“The night I found out, I slept one and a half hours,” recalls D, a 29-year-old black gay man.
He’s talking about being diagnosed with HIV, the virus that causes AIDS.
“Even though I work in public health and tell people daily that HIV is not a death sentence, that first night that’s all I could think of,” says D. “This has to be wrong, I thought. I work in public health. This can’t happen to me.”
D, who requested anonymity, says he contracted the virus when a condom broke during sex. Two weeks later, he was tested for two sexually transmitted infections (STIs) – chlamydia and gonorrhea – but not for HIV. Shortly afterward, he went back for an HIV test and found out that he had the virus.
Soon after his diagnosis, D moved to Atlanta, which also happens to be the epicenter of a re-emerging national HIV crisis.
As you might expect from a blog, we’re big fans of HBO’s VICE, the cable giant’s slickly-produced answer to staid network news magazine shows like Sixty Minutes. Over it’s first two seasons, the show has established a small cult following with fast-paced, drop-you-down-in-the-center-of-the-action investigations of stories that are usually owned by the major television news organizations.
The recipe works and works surprisingly well as entertainment. It’s also pretty damn good journalism, much to the dismay of traditionalists.
VICE generally avoids slower-moving health care stories in favor of edgy, faster-paced, occasionally subversive pieces that send correspondents to far flung locations around the globe and put their lives in jeopardy as they go places the other guys generally won’t go.
The show’s first two seasons have seen correspondents sent to Afghanistan to report on teen suicide bombers, to Bangladesh to report on the illegal organ trade and to North Korea to a report on a basketball game attended by Dennis Rodman and North Korean Dictator Kim Jong Un.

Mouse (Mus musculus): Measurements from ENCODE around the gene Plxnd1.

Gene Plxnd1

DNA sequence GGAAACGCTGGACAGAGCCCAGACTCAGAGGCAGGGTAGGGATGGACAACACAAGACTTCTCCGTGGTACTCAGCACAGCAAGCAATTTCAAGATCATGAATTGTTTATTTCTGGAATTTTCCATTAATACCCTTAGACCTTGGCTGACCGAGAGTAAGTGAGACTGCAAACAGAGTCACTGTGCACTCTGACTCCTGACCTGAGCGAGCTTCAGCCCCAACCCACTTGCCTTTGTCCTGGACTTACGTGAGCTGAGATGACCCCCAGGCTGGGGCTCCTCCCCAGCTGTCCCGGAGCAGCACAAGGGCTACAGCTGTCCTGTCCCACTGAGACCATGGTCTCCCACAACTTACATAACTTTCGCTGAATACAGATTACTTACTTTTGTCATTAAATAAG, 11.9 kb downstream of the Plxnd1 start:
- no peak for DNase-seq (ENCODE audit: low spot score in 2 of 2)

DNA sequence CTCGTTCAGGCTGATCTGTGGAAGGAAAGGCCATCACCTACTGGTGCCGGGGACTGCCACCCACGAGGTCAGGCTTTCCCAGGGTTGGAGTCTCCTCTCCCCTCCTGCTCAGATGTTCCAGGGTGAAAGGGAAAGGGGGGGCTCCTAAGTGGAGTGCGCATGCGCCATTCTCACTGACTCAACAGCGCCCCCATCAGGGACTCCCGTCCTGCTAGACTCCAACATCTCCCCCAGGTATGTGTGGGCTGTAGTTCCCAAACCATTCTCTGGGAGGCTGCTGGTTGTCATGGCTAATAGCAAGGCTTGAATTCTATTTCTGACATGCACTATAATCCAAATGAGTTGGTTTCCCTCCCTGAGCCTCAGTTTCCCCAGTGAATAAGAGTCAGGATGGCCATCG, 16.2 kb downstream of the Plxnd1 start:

Killing Cancer, Season Three’s season opening special report, an optimistic hour long episode that airs before the season premiere, is an encouraging exception to the no-healthcare rule that demonstrates that the show may be capable of much more than critics give it credit for.
In 1985, during the height of the AIDS crisis in New York City, I was elected to the New York City Council. Time and again, I felt heartbroken as my friends and constituents lost their lives to a deadly disease without a cure. Too frequently, they suffered the effects of ignorance, fear and hate.
Now, nearly 30 years later, advances in biomedical treatment have been stunning in their power to achieve an AIDS-free future. But the truth is that prejudice and fear are as persistent as HIV. Medicine alone cannot deliver the future we seek. Even as we celebrate the scientific discoveries and treatments that dramatically reduce HIV transmission and death, we should not delude ourselves into thinking that a biomedical solution can overcome the devastating effects of bigotry. If, as the United Nations agency UNAIDS urges, we wish to get to zero—zero discrimination, zero new infections, and zero deaths—we must take an integrated approach that combines biomedical treatment and an enduring commitment to human rights.
Without a doubt, medicine is working. As of September 30, 2013, the United States’ program, PEPFAR, is currently supporting life-saving antiretroviral treatment for 6.7 million men, women, and children worldwide. This exceeds President Obama’s 2011 World AIDS Day goal of 6 million people on treatment—a four-fold increase (from 1.7 million in 2008) since he took office. But, unfortunately, the World Health Organization predicts that 50 million people will need treatment for HIV by 2030. This means we face a tremendous uphill climb and must somehow identify between $22 and $24 billion—a truly ambitious financial target.
When CMS approved Solvadi, Gilead’s $84,000 drug for hepatitis C, the stakes were raised in drug price wars. Two opposing forces, one, a financial push toward lower costs came up against an opposing force of public sentiment. The FDA’s goal of getting 90% of patients moved from costly branded prescriptions to generics met with an an large outcry in social and traditional media for providing the best available care, rallying around the story of a patient. The wave of sentiment seems to have won over CMS.